A computer error leads to bad climate data: The sudden jump in temperatures around January 2000 was caused by a faulty formula. New calculations show many years were actually cooler than previously thought.  (Source: NASA Goddard Institute for Space Studies)
A computer error leads to bad climate data: The sudden jump in temperatures around January 2000 was caused by a faulty formula. New calculations show many years were actually cooler than previously thought. (Source: NASA Goddard Institute for Space Studies)

We here at Science Buzz have discussed global warming a time or two. And long-time readers know that I am The Science Museum’s resident global warming skeptic. Not a denier – I recognize that the Earth’s temperatures have been generally increasing over the last 25 to 30 years, and I’ll admit that human-produced carbon dioxide could well be a contributing factor. However, I am skeptical about claims that human activity is the sole or even primary cause of this warming; that there is a simple, direct correlation between our actions and global climate; or that the planet is headed toward some sort of ecological disaster in the next 10 years if we don’t do something drastic now.

Toward that end, I keep an eye on the various global warming threads, and try to temper the more intemperate comments made by those who hold different views. (And they do the same for me, of course.) So, in the course of a debate, if someone says “the Earth is warming,” I correct them by pointing out that the Earth has warmed: global temperatures rose in the 1980s and ‘90s, peaked in the US in 1998, and have held steady or dropped slightly since.

I have recently learned that this was wrong. As painful as it is for me to admit, I must set the record straight: temperatures in the US did not peak in 1998. They actually peaked in…


In 1934, the world’s population was a fraction of what it is today. (One-sixth, more or less.) Manufacturing and industry were smaller. The number of cars and the miles traveled in them were far fewer. Commercial air travel – a huge producer of greenhouse gases – was in its infancy.

(1934 was also the year my mother was born and, in a coincidence science has thus far been unable to explain, the year Yoko Ono was born.)

And yet despite the lower levels of greenhouse gas, 1934 was warmer than any other year, before or since. And while global temperatures had been generally increasing since about 1890, they leveled off around 1940 and even took a slight dip in the 1970s. All of which indicates that record-high temperatures may not be the harbinger of doom so many assume them to be.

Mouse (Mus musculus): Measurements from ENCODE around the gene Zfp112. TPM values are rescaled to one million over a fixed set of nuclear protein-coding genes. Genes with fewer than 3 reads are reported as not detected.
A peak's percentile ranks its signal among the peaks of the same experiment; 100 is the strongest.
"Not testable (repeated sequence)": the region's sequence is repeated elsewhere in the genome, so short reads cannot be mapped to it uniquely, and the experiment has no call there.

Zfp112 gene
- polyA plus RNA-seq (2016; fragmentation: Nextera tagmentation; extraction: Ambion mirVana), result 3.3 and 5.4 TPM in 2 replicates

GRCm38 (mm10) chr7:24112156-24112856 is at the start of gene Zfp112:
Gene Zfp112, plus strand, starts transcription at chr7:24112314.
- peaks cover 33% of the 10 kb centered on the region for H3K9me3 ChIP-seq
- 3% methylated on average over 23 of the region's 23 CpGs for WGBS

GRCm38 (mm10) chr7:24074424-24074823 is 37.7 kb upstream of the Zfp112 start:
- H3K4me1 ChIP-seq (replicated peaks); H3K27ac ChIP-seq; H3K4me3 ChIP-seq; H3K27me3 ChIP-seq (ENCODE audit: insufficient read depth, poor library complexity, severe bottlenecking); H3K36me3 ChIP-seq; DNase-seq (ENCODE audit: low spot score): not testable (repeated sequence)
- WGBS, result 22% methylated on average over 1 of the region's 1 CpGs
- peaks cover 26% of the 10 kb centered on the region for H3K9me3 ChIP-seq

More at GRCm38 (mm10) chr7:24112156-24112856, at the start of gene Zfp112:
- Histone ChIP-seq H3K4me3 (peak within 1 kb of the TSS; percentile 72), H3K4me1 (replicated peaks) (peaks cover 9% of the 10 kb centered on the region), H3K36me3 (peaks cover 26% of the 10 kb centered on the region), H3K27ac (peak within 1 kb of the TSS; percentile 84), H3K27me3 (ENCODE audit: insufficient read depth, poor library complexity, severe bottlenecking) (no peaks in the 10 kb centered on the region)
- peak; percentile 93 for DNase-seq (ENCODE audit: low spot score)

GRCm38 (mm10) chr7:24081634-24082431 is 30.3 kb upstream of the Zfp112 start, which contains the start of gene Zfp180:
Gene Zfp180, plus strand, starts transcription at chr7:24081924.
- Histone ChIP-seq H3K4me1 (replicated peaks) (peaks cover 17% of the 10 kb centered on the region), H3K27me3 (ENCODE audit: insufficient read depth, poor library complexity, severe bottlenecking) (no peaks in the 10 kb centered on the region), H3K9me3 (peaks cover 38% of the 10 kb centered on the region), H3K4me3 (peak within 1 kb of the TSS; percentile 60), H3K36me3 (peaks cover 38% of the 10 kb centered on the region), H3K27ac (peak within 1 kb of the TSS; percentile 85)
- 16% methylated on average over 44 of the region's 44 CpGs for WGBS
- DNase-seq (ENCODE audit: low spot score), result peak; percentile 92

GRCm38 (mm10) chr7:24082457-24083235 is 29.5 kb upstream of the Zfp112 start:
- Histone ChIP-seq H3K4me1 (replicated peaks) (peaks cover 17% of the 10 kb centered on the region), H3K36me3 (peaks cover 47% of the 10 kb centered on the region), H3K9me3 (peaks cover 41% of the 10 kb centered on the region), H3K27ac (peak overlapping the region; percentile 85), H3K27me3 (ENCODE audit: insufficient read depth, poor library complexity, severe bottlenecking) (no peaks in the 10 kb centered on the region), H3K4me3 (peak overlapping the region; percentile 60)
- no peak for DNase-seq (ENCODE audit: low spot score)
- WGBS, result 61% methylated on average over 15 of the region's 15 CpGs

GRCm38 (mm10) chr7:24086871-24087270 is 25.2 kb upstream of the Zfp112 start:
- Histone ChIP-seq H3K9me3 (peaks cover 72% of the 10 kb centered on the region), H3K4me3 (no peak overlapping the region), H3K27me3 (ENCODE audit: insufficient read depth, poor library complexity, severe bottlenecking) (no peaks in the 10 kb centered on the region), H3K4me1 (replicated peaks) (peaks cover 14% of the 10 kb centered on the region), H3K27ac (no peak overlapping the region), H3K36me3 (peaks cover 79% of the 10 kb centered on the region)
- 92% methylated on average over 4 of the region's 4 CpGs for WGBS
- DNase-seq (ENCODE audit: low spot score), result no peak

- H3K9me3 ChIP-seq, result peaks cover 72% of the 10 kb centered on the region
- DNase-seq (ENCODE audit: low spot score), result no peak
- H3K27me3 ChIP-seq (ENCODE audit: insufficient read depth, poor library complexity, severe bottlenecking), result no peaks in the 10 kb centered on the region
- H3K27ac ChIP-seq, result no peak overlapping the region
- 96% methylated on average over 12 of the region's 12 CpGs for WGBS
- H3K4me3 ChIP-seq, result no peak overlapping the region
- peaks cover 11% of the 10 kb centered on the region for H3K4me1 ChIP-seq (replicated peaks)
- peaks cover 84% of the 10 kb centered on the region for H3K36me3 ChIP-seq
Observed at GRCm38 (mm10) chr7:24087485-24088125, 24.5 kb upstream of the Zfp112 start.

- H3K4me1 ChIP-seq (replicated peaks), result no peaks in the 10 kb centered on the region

So, how could I have made such a drastic mistake? Well, I’m not the only one. Y’see, I was relying on a temperature chart produced by NASA scientists Reto Reudy and James Hansen. Their graph showed temperatures spiking in the late ‘90s, and staying near that peak.

Of course, other people were studying that chart, too. One of them, Steve McIntyre, thought it looked a little fishy. So he asked Hansen for the formula he used to produce his chart. Hansen, operating in the spirit of openness and transparency that is the hallmark of science and a requirement of the federal government…refused. (Other scientists have also accused some federal agencies of not sharing their data so it can be reviewed.) So McIntyre reverse-engineered the formula from the published data. And he found something interesting.

Temperature data from many reporting stations around the country suddenly jumped around the year 2000. After some digging, McIntyre found an error in the formula used to process the data. As a result, Reudy and Hansen reported many years as being warmer than they really were.

(Is this the same James Hansen who has accused the Bush administration of playing politics with science, trying to suppress views that contradict their positions and cherry-picking data that advances its agenda? Why, yes it is!)

NASA has recomputed the figures and issued a new set of corrected data. It now shows that five of the ten warmest years on record occurred before World War II, when global temps leveled off and later fell. Four of the years in our current decade which were supposed to have been near record highs were actually colder than 1900.

Minnesotans can be proud that their state played a role in uncovering this mistake. It was data at the Detroit Lakes station that first led McIntyre to believe something was amiss.

So, what lesson do we learn from all this? That I need to be more skeptical. I have to stop believing everything I read in the New York Times. I need to recognize that even rocket scientists can sometimes make mistakes.

So my promise to you, dear readers, is I will check my sources and do my best never to fall for this sort of mistake again.